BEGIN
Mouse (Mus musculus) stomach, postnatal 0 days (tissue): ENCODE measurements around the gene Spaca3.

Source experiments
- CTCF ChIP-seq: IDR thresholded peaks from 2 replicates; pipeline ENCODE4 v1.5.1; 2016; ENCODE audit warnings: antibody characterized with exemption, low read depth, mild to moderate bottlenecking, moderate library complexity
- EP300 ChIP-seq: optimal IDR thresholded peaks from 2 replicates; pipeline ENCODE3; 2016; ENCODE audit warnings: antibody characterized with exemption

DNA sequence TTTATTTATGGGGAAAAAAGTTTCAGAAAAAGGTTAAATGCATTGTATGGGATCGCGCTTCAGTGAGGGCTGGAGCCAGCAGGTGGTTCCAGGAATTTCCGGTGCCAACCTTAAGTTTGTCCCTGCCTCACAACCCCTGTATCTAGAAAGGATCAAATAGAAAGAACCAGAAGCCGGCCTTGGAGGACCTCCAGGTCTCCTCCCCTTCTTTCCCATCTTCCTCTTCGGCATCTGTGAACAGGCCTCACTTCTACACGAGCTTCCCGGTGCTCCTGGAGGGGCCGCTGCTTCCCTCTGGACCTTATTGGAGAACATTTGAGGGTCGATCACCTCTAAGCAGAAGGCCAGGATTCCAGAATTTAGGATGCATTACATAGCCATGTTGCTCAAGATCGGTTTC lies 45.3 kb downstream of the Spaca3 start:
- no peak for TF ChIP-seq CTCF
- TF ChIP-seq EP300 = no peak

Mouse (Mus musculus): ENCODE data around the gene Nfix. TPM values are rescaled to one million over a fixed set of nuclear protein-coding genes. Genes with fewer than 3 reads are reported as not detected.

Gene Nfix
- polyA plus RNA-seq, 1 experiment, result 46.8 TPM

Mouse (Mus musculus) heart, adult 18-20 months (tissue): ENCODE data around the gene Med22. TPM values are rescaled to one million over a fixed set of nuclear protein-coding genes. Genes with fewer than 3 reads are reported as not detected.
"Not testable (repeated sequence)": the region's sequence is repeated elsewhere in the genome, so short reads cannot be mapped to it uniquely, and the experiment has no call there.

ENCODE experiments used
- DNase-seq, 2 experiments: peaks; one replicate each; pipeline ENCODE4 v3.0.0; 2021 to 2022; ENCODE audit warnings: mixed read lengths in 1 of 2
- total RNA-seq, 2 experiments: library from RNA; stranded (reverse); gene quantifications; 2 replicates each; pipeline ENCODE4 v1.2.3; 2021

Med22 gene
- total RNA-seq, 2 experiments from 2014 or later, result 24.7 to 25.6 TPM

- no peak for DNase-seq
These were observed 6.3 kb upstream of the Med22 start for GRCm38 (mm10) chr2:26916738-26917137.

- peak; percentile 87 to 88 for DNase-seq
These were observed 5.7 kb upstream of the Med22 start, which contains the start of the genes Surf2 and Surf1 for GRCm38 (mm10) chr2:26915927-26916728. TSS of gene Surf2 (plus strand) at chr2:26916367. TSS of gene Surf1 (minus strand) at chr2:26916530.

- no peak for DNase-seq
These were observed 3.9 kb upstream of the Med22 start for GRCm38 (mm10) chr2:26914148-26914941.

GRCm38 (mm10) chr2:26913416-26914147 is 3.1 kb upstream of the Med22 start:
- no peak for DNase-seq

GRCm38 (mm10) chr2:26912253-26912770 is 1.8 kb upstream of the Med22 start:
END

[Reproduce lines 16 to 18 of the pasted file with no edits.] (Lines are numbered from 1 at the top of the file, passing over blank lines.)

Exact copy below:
Med22 gene
- total RNA-seq, 2 experiments from 2014 or later, result 24.7 to 25.6 TPM

- no peak for DNase-seq